Verifying secure hash on Mac OS X

I decided to upgrade Linux on my dev box this weekend. The upgrade crashed in the middle.

Argh!

The DVD burn was done on my Powerbook and verified fine. Maybe it was a bad download?


Linux distributions usually have a text file containing a special number called a checksum which can verify that every bit on the download was correct.1 Reading the text file, it appears that the hash used to verify Fedora’s download is an algorithm called Secure Hash 1 (SHA1):

-----BEGIN PGP SIGNED MESSAGE-----
Hash: SHA1

2f151a7329846da685c2a72fcb40eba3e8a355a0  FC4-i386-DVD.iso
aa82f4be0be901777537b6ad0906c4f3c2d84bc3  FC4-i386-SRPMS-disc1.iso
…

To verify this, you need to run sha1sum which isn’t installed by default. Use Fink (via Fink Commander) to install textutils. Then open the Terminal (located in the Utilities folder: Cmd-Shift-U) and run it.

$ sha1sum FC4-i386-DVD.iso
1c2ebfbc0d76963f4abfd2f5277531651302234c  FC4-i386-DVD.iso

(The “$” is part of the prompt. The second word is the filename. To get to it easily navigate to the file in finder and just drag it to the Terminal window, the Mac will do the rest.) Notice it doesn’t match.

Argh!

I downloaded Bits on Wheels (nice interface) and the the Fedora Core 4 x86 DVD torrent. Set Bits on Wheel up, open the torrent, quit it (it will have created a directory somewhere for the download), overwrite the iso file with my broken one, and restart Bits on Wheels. This is a nice way of getting the bad bits fixed without going through a complete download. The torrent file will help Bits on Wheels isolate which blocks are bad and redownload only them.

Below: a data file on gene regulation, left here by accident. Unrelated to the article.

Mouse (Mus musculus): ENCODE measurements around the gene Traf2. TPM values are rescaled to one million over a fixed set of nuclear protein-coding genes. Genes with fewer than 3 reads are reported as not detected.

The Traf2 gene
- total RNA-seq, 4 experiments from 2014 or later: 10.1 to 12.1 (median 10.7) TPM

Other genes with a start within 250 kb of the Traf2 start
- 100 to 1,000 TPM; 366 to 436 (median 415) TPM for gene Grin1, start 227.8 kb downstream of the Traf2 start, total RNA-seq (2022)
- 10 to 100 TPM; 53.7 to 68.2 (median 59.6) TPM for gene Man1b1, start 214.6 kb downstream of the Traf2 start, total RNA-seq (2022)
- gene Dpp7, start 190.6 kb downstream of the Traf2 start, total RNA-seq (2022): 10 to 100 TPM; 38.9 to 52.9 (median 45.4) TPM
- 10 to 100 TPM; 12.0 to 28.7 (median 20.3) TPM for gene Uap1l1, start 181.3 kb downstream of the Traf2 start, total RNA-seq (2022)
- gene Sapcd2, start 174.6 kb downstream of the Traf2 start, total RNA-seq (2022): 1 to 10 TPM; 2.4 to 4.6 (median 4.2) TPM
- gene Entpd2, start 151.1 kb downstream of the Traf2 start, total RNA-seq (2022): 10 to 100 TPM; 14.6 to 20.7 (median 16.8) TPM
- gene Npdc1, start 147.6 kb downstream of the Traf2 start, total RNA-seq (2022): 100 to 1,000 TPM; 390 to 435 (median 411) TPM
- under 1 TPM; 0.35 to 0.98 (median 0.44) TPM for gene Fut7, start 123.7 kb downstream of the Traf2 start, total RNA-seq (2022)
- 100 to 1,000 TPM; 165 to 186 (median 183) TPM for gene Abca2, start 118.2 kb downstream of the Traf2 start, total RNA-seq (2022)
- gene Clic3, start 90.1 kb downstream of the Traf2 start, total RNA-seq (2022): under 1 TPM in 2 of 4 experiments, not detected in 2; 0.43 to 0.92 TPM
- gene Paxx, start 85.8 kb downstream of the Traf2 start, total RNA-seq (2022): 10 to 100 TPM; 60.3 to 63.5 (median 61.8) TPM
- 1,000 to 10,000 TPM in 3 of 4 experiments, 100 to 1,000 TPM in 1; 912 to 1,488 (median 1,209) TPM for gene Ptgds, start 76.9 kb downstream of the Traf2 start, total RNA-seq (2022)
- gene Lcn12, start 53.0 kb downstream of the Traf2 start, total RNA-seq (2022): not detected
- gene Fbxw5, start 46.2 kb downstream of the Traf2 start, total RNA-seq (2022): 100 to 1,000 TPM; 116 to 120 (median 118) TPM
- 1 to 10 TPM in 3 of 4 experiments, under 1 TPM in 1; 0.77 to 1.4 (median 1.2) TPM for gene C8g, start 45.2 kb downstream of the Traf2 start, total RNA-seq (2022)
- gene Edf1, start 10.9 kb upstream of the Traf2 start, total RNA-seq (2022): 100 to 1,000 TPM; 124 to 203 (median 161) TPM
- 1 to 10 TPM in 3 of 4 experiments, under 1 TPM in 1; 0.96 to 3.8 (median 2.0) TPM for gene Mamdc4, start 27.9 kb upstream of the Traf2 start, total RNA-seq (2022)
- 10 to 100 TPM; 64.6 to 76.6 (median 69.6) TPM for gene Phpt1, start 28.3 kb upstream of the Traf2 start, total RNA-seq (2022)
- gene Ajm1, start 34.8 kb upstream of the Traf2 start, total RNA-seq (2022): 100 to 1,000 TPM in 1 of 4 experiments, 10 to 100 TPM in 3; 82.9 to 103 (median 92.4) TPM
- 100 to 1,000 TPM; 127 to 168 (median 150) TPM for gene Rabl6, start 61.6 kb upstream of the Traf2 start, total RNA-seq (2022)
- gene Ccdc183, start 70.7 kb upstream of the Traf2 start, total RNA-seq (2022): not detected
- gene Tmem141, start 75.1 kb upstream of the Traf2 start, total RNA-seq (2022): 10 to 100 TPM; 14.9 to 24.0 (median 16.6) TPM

$ sha1sum FC4-i386-DVD.iso
2f151a7329846da685c2a72fcb40eba3e8a355a0  FC4-i386-DVD.iso

Sweet!

It turns out I burned it on a DVD-RW, Caitlin once bought to do backups. Erase and re-burn and install. Upgrade complete.

Sweet!

1 Your Mac OS X Software Update uses a similar checksum. In both cases the checksum file is digitally signed2 with a private key (owned by Red Hat in the case of Fedora and owned by Apple in the case of Software Update). This allows your Mac to make sure nobody has tampered with the download since Software Update can verify the checksum file hasn’t been tampered with using the public key Apple has installed on your computer and use this file to verify that the software downloaded.
2 Digital signatures are a special sort of checksum. The special property is they can be signed when combined one sort of data (a “private key”) and verified when combined a different sort of data (a “public key”). The two sorts of data form a pair in which one part of the pair can be safely distributed publicly as long as the other part of the pair is kept secure and private.

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